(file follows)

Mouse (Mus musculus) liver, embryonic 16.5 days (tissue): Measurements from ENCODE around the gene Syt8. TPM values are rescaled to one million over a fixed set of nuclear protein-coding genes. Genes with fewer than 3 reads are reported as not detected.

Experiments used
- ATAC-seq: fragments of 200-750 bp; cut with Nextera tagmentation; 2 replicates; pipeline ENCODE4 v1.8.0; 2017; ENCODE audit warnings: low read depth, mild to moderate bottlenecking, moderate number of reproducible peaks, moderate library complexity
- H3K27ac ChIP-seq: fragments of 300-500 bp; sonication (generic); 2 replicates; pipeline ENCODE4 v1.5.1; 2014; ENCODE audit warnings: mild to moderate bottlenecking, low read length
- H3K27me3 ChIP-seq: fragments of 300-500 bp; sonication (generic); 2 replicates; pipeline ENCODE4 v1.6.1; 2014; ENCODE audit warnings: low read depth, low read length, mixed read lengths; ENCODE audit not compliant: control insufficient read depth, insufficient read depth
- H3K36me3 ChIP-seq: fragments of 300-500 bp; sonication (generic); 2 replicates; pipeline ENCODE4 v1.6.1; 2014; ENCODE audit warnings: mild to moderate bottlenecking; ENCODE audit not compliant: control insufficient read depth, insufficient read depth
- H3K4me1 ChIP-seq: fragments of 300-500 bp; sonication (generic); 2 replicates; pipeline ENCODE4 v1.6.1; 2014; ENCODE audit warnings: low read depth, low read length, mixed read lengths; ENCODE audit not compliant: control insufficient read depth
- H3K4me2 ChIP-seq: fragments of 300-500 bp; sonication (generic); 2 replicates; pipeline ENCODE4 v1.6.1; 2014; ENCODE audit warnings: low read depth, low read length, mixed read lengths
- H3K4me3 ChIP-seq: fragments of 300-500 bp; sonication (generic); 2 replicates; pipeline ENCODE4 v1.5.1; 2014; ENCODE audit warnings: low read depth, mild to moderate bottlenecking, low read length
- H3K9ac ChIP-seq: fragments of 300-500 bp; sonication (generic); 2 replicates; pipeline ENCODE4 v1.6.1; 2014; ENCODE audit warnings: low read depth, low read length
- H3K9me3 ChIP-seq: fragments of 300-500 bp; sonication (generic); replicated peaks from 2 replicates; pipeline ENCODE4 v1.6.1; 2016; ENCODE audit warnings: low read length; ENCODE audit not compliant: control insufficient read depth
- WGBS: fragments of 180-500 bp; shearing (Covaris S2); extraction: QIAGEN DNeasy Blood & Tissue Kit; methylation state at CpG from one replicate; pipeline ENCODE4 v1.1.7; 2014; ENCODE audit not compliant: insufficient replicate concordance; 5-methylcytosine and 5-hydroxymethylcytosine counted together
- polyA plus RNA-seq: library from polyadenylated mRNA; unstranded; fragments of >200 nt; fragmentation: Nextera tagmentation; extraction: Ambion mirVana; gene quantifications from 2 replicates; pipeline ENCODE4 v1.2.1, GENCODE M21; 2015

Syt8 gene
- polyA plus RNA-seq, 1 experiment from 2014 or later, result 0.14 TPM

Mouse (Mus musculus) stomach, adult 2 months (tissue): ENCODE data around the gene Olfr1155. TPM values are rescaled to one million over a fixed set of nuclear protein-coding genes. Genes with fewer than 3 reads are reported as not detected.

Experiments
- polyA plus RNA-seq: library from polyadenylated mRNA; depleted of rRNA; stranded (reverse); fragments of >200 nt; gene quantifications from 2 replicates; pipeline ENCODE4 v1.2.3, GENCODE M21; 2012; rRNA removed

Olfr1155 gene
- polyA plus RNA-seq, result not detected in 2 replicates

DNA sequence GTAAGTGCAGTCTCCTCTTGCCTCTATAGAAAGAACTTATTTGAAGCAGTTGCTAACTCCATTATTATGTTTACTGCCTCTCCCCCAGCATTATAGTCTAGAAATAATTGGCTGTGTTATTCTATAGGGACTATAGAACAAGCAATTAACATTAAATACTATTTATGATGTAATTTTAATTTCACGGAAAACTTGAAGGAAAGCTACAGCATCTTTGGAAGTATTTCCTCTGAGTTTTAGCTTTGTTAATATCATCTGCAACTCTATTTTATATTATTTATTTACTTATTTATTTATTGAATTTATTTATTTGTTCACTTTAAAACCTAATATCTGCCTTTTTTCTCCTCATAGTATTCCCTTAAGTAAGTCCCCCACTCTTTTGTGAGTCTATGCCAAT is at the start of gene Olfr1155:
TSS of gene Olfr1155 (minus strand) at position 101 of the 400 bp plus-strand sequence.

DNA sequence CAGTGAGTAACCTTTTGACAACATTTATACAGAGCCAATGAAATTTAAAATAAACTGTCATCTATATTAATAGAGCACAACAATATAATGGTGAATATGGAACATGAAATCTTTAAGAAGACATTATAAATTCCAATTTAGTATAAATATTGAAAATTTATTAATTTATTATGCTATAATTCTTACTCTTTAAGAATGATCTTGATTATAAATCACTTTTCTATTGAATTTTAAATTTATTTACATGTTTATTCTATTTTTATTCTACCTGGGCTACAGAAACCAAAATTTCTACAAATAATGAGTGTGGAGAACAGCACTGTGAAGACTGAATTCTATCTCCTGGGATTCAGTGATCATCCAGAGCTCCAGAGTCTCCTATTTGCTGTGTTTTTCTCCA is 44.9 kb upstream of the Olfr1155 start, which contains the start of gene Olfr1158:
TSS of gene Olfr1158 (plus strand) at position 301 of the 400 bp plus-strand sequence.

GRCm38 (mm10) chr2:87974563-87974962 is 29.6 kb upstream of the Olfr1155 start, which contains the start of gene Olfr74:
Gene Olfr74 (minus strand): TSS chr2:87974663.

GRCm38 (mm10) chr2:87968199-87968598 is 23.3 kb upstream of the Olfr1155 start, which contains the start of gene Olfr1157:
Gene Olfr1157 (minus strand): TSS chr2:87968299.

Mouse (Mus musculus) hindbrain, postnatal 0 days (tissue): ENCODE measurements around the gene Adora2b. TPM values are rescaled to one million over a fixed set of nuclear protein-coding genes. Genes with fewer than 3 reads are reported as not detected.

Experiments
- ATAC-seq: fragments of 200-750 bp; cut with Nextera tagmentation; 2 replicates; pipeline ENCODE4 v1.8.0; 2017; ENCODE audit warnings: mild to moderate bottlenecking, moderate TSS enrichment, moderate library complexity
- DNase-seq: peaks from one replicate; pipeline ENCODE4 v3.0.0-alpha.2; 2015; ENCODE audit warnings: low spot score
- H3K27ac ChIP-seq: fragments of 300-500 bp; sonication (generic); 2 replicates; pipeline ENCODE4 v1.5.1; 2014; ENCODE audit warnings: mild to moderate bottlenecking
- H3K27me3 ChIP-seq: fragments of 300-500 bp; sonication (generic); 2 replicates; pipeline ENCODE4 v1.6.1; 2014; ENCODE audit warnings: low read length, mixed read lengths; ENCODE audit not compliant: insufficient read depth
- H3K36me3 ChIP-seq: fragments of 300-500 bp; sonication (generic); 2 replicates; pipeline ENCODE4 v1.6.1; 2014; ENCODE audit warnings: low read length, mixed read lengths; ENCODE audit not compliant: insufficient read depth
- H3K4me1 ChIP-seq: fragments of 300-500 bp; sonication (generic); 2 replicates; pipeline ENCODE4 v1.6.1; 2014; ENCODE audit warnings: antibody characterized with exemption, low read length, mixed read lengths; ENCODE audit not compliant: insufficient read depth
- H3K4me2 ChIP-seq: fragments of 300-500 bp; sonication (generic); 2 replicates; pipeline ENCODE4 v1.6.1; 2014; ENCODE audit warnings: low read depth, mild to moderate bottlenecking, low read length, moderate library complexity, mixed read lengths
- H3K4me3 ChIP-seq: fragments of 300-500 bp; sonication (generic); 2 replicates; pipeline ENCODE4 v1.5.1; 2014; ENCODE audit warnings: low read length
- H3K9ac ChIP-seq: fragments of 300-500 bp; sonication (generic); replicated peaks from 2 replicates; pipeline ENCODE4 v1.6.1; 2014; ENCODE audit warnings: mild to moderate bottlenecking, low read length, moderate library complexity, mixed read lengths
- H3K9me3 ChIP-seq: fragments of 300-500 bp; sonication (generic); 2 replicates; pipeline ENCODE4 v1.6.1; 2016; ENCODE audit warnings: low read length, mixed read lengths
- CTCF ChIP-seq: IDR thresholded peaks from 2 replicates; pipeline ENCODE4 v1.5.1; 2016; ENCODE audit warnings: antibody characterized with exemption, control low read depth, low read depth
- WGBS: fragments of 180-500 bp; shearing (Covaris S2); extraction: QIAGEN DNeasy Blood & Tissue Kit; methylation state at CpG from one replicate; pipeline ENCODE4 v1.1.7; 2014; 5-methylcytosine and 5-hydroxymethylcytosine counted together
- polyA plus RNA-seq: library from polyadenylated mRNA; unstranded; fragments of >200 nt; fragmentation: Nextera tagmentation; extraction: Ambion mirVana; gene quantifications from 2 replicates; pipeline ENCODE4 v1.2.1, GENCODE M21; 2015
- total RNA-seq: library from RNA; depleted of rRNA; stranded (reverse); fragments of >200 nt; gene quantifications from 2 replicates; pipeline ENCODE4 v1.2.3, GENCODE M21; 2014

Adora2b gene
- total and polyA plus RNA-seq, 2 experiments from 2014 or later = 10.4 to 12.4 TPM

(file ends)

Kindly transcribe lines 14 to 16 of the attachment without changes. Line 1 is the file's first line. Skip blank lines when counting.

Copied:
Syt8 gene
- polyA plus RNA-seq, 1 experiment from 2014 or later, result 0.14 TPM

Mouse (Mus musculus) stomach, adult 2 months (tissue): ENCODE data around the gene Olfr1155. TPM values are rescaled to one million over a fixed set of nuclear protein-coding genes. Genes with fewer than 3 reads are reported as not detected.